Nostalgia brings back bittersweet memories of days of yore

Amodhya Samarakoon, Health Editor

Close your eyes and take a deep breath. Inhale the scent of freshly cut grass and let it take you back to that summer when you stood in front of your lawn, arms enveloping parents and siblings to say goodbye before that trip to the airport or long drive to camp. Breathe in deeper and let the feelings of excitement, anticipation, and impending separation anxiety wash over you, and you will feel a longing to immerse yourself in that moment again and experience it once more. This wave of bittersweet emotions that everyone has felt at some point is called nostalgia.

Derived from the latin words nostos, meaning return home, and algos, meaning pain, this word formerly meant acute homesickness. According to an article for Scientific American titled “The Rehabilitation of an Old Emotion: A New Science of Nostalgia” by Clay Routledge, “…nostalgic memories tend to be focused on momentous or personally meaningful life events that prominently features close others (e.g., friends, family, romantic partners).” It’s a dreamy and optimistic emotion, often making one feel warm and fuzzy. However, it’s often accompanied with a tinge of sadness from the realization that the event one is reminiscing over has already passed and cannot be experienced again in person.

Nostalgia is caused when the stimulation of a sense, the most common one being smell, triggers a very specific memory, followed by the emotions associated with it. “Smell doesn’t usually trigger [nostalgia] for me…however something that I could offer up that could be unique is the sound aspect with music. Music is almost like a soundtrack to life, in an aspect,” senior Jonah Mische said. According to a New York Times article titled “What Is Nostalgia Good For? Quite a bit, Research Shows,” by John Tierney, “Most people report experiencing nostalgia at least once a week, and nearly half experience it three or four times a week.” And, studies have shown that experiencing nostalgia, whether on purpose or by accident, has shown to improve mood, combat loneliness and even increase one’s body temperature.

It shouldn’t be called bittersweet, it should be called ‘sweet-bitter.’”

— senior Jonah Mische

One can purposely induce the feeling of nostalgia by reminiscing over a specific event in their life and the emotions they had felt or, in Mische’s case, play certain songs which are heavily linked to a certain event. “Let’s say I put in a CD that I made during the summer, that’s almost targeted nostalgia because I’m trying to feel the emotions associated with summer… it’s a pretty direct access to [those memories] and feelings,” Mische said. “Sunshine” by Atmosphere is one song in particular that brings Mische back to past summers.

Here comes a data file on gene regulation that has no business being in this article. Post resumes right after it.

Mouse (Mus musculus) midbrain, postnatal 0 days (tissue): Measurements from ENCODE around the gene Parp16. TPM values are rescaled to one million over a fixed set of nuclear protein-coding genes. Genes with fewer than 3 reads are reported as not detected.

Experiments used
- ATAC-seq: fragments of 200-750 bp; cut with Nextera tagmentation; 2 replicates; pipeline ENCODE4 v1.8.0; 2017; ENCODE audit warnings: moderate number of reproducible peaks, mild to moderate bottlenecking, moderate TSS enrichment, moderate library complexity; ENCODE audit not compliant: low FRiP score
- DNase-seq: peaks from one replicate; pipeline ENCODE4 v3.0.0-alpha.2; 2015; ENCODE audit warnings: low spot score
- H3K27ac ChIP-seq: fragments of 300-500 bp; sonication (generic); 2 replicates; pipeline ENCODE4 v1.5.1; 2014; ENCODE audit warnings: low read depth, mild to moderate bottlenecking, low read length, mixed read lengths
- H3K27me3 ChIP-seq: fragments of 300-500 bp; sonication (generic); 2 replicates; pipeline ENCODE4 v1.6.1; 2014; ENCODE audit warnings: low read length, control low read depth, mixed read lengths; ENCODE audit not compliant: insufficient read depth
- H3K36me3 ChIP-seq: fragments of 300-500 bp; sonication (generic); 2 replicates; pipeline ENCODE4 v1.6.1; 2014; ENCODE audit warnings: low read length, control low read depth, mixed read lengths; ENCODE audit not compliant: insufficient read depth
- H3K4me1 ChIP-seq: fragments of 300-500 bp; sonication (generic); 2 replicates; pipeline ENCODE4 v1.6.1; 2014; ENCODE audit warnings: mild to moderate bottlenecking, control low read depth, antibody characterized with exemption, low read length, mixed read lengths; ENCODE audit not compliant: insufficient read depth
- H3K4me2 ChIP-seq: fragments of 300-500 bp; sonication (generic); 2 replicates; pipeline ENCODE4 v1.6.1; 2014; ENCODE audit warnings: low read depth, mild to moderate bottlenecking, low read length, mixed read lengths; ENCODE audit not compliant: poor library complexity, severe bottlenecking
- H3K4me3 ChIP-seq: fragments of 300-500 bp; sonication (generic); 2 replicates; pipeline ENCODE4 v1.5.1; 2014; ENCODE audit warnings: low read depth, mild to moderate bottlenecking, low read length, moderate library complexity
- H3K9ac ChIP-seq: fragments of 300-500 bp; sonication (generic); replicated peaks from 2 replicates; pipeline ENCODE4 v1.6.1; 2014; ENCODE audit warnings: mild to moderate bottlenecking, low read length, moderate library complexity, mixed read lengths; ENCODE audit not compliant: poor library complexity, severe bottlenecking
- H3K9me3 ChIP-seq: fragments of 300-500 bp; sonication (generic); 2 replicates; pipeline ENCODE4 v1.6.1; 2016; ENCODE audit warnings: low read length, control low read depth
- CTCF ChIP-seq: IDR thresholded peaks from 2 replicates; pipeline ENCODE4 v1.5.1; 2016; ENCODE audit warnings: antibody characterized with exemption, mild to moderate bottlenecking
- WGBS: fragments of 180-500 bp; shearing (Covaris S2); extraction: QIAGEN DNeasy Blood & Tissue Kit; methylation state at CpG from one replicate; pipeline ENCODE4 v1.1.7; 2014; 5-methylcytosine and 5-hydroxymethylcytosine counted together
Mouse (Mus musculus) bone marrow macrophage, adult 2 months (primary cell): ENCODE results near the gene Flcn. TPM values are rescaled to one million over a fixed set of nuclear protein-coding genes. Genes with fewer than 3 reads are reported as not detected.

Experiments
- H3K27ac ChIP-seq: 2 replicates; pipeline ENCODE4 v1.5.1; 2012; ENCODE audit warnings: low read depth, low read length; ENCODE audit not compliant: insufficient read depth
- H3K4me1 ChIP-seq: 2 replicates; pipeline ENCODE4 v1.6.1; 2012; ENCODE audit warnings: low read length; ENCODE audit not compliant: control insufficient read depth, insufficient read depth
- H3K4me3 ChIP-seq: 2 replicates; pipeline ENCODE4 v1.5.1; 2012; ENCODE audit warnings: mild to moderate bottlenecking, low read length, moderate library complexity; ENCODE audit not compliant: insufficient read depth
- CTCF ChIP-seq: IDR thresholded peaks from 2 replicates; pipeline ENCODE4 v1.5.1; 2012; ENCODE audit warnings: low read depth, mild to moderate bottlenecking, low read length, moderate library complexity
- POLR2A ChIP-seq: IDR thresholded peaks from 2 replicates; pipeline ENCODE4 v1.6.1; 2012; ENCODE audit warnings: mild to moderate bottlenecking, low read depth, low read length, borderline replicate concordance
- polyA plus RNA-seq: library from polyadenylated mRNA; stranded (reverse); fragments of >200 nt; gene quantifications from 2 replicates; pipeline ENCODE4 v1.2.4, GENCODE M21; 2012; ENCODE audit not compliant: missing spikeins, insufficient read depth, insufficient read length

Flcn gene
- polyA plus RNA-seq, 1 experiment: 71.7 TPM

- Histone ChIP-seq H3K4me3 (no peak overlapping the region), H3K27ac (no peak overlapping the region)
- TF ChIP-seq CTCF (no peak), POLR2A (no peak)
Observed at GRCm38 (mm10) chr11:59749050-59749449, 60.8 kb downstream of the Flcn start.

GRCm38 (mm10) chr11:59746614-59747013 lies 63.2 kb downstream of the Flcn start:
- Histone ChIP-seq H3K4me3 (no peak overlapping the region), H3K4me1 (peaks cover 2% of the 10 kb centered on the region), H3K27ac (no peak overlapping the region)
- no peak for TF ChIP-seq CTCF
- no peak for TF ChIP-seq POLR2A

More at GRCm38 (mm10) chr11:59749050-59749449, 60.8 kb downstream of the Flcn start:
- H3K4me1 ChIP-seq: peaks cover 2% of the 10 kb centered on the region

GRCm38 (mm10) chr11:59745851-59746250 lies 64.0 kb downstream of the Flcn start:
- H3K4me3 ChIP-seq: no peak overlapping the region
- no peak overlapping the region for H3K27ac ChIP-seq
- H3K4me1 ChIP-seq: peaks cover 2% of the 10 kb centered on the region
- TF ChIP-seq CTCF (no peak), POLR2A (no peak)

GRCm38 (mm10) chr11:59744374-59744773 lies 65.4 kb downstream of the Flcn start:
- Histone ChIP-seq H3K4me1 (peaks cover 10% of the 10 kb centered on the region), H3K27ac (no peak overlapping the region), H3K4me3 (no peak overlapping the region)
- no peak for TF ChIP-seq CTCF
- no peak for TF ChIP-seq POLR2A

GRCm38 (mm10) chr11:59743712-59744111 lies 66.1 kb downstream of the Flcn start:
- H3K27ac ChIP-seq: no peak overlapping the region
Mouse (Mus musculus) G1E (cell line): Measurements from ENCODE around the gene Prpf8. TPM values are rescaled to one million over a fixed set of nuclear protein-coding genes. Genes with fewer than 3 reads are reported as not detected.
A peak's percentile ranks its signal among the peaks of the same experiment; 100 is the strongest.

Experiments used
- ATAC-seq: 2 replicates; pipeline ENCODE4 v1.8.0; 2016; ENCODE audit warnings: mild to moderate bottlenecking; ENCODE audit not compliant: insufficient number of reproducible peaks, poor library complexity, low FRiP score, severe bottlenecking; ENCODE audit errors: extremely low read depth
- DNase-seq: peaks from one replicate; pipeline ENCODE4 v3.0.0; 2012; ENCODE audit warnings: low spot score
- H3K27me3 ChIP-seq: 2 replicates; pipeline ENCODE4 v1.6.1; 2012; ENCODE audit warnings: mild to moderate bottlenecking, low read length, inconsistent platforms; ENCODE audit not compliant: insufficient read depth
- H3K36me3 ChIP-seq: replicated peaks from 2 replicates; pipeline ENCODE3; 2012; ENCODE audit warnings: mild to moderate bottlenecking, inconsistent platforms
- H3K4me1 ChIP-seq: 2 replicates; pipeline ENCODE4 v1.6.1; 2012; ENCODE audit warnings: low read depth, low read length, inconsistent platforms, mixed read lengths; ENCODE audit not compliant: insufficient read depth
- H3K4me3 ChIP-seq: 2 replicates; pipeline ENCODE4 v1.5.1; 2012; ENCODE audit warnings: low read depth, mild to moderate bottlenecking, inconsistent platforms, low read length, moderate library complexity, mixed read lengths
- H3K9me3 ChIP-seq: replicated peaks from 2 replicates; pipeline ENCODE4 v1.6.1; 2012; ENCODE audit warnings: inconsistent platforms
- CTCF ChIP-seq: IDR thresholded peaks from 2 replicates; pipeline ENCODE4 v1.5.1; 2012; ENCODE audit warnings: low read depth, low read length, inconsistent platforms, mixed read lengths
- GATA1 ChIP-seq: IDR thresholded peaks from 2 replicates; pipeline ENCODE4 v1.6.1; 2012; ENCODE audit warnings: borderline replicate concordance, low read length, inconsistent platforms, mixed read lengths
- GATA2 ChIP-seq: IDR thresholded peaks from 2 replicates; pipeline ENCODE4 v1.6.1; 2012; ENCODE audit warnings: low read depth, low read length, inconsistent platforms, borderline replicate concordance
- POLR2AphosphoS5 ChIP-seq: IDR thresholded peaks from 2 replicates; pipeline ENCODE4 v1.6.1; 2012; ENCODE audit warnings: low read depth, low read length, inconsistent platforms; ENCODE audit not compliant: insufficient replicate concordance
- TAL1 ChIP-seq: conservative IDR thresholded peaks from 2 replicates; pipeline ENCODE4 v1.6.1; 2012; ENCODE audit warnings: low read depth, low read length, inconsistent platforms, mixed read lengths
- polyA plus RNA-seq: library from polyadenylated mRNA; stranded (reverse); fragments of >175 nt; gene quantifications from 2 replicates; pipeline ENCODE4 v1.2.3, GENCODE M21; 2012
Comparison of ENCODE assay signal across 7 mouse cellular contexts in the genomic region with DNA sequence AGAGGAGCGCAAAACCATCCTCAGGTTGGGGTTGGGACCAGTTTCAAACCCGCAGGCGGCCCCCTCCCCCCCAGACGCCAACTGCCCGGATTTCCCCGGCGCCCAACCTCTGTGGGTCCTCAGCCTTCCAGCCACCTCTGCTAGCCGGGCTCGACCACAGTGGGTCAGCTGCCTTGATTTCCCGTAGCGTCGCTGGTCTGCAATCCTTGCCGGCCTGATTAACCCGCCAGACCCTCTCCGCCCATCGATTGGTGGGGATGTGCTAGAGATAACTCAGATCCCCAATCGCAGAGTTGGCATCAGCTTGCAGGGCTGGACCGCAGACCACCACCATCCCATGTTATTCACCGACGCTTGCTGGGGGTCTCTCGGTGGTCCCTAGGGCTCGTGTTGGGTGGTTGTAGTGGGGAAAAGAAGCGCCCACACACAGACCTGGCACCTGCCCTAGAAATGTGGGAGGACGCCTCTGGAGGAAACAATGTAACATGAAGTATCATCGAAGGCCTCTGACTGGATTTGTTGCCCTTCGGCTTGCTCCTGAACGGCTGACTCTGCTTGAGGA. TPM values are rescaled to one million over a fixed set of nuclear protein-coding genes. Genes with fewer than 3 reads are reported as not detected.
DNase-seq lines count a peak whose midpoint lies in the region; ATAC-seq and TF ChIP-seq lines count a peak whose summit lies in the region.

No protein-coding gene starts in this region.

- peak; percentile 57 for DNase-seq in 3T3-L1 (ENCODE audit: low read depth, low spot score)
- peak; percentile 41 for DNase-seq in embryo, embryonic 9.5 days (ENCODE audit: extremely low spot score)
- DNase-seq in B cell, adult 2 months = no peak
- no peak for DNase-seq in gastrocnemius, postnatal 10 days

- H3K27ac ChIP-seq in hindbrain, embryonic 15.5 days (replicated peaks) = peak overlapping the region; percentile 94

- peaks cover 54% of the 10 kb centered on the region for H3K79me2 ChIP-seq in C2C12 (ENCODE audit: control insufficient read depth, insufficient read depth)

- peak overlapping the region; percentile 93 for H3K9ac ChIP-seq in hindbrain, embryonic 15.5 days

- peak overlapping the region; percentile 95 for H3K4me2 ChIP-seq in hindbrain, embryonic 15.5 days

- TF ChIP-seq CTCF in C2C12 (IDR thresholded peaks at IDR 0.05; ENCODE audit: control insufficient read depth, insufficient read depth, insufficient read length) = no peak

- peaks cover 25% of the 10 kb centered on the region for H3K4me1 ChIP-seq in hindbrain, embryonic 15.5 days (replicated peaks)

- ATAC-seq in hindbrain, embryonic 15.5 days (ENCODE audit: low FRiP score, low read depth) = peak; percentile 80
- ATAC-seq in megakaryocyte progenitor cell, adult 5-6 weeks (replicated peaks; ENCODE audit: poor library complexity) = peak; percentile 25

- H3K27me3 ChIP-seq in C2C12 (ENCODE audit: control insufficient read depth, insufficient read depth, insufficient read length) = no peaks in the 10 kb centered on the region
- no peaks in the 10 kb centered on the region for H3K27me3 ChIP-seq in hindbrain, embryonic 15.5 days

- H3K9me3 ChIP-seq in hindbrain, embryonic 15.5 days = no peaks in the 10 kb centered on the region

However, something many people may not realize is that there is a key difference between simply telling a story to someone and feeling true nostalgia (alone or with other people) and that is the emotion. Experiencing emotions in the past is a central element of nostalgia. Simply telling a friend about a childhood even lacks that emotion. Telling someone about going swimming at camp would most likely not cause one to feel nostalgic. Reminiscing over that specific night out on the lake with a friend who experienced it as well would more easily create a feeling of nostalgia by eliminating the disconnect between listener and storyteller.  This is why it is much more common to experience nostalgia when reminiscing with friends over an event which was experienced deeply by everyone.

“It’s the idea that [for example] … growing up in Northfield you smell cereal in the morning, so anytime I’m home or out and about and I smell the cereal in the air, it reminds me of high school and all of those emotions which I,” Upper School History teacher and next year’s Psychology teacher, Ryan Oto said.

Anytime I’m home or out and about and I smell the cereal in the air, it reminds me of high school.”

— Psychology teacher, Ryan Oto

The act of recalling a memory is similar to a computer bringing up information. “The more neural pathways you make, the easier it will be to recall that memory,” Oto said. This explains why one’s senior prom is easier to remember than definitions on flashcards for an AP exam — the brain assigns particularly emotional events with increased importance by creating more associative neural pathways. And the brain can take anything from a song playing in the background or a smell in the air and connect it deeply to the memory of that specific event.

The feeling of nostalgia used to be considered a negative emotion due the tinge of sadness one often feels, but is actually linked closely with happiness and comforting feelings and, as a result, it is often triggered when one in in a more negative state. “I think short term it’s very sweet..initially you’re very happy because you have those memories…but long term, as soon as you step out of it a little bit [it feels more sad]…it shouldn’t be called bittersweet, it should be called ‘sweet-bitter’,” Mische said.